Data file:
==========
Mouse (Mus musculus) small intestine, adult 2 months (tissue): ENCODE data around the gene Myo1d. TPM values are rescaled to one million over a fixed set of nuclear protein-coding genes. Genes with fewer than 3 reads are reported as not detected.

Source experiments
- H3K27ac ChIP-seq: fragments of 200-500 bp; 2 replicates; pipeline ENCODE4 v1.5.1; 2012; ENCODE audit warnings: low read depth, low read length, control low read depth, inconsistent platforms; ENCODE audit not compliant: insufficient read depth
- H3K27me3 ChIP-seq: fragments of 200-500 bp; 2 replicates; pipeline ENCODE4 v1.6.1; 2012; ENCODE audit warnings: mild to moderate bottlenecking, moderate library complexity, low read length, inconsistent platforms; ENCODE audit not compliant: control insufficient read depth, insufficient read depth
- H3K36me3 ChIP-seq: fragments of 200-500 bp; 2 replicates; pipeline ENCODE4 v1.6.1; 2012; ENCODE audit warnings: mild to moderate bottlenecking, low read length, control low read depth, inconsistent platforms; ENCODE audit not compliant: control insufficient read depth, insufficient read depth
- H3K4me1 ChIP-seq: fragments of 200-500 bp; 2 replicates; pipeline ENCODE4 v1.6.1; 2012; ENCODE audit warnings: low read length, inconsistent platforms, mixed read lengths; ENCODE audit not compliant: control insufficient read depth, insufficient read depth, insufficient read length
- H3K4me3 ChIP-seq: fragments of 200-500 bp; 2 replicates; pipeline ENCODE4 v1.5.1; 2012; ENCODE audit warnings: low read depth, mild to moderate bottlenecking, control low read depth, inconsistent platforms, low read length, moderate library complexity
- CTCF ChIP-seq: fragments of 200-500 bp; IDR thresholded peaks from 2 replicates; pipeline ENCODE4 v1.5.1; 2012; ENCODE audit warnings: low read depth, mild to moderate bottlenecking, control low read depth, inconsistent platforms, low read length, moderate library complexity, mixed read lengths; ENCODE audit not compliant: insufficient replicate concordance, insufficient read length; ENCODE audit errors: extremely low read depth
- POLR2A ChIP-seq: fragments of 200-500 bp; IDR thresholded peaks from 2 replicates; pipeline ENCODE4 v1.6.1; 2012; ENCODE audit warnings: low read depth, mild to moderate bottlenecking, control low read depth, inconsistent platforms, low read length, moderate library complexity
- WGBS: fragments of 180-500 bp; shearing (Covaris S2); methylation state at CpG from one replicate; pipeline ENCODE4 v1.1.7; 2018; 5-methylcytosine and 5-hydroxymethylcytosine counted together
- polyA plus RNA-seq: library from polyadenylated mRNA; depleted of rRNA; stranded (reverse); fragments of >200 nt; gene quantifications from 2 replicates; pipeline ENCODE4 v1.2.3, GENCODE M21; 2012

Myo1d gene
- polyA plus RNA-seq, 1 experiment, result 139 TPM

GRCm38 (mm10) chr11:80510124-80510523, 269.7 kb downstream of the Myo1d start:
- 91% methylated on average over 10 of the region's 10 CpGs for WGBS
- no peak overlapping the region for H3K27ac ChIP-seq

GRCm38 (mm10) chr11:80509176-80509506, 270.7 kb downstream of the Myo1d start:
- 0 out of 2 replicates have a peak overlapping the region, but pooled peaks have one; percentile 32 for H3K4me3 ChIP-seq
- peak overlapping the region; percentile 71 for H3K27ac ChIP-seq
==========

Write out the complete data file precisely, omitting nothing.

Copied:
Mouse (Mus musculus) small intestine, adult 2 months (tissue): ENCODE data around the gene Myo1d. TPM values are rescaled to one million over a fixed set of nuclear protein-coding genes. Genes with fewer than 3 reads are reported as not detected.

Source experiments
- H3K27ac ChIP-seq: fragments of 200-500 bp; 2 replicates; pipeline ENCODE4 v1.5.1; 2012; ENCODE audit warnings: low read depth, low read length, control low read depth, inconsistent platforms; ENCODE audit not compliant: insufficient read depth
- H3K27me3 ChIP-seq: fragments of 200-500 bp; 2 replicates; pipeline ENCODE4 v1.6.1; 2012; ENCODE audit warnings: mild to moderate bottlenecking, moderate library complexity, low read length, inconsistent platforms; ENCODE audit not compliant: control insufficient read depth, insufficient read depth
- H3K36me3 ChIP-seq: fragments of 200-500 bp; 2 replicates; pipeline ENCODE4 v1.6.1; 2012; ENCODE audit warnings: mild to moderate bottlenecking, low read length, control low read depth, inconsistent platforms; ENCODE audit not compliant: control insufficient read depth, insufficient read depth
- H3K4me1 ChIP-seq: fragments of 200-500 bp; 2 replicates; pipeline ENCODE4 v1.6.1; 2012; ENCODE audit warnings: low read length, inconsistent platforms, mixed read lengths; ENCODE audit not compliant: control insufficient read depth, insufficient read depth, insufficient read length
- H3K4me3 ChIP-seq: fragments of 200-500 bp; 2 replicates; pipeline ENCODE4 v1.5.1; 2012; ENCODE audit warnings: low read depth, mild to moderate bottlenecking, control low read depth, inconsistent platforms, low read length, moderate library complexity
- CTCF ChIP-seq: fragments of 200-500 bp; IDR thresholded peaks from 2 replicates; pipeline ENCODE4 v1.5.1; 2012; ENCODE audit warnings: low read depth, mild to moderate bottlenecking, control low read depth, inconsistent platforms, low read length, moderate library complexity, mixed read lengths; ENCODE audit not compliant: insufficient replicate concordance, insufficient read length; ENCODE audit errors: extremely low read depth
- POLR2A ChIP-seq: fragments of 200-500 bp; IDR thresholded peaks from 2 replicates; pipeline ENCODE4 v1.6.1; 2012; ENCODE audit warnings: low read depth, mild to moderate bottlenecking, control low read depth, inconsistent platforms, low read length, moderate library complexity
- WGBS: fragments of 180-500 bp; shearing (Covaris S2); methylation state at CpG from one replicate; pipeline ENCODE4 v1.1.7; 2018; 5-methylcytosine and 5-hydroxymethylcytosine counted together
- polyA plus RNA-seq: library from polyadenylated mRNA; depleted of rRNA; stranded (reverse); fragments of >200 nt; gene quantifications from 2 replicates; pipeline ENCODE4 v1.2.3, GENCODE M21; 2012

Myo1d gene
- polyA plus RNA-seq, 1 experiment, result 139 TPM

GRCm38 (mm10) chr11:80510124-80510523, 269.7 kb downstream of the Myo1d start:
- 91% methylated on average over 10 of the region's 10 CpGs for WGBS
- no peak overlapping the region for H3K27ac ChIP-seq

GRCm38 (mm10) chr11:80509176-80509506, 270.7 kb downstream of the Myo1d start:
- 0 out of 2 replicates have a peak overlapping the region, but pooled peaks have one; percentile 32 for H3K4me3 ChIP-seq
- peak overlapping the region; percentile 71 for H3K27ac ChIP-seq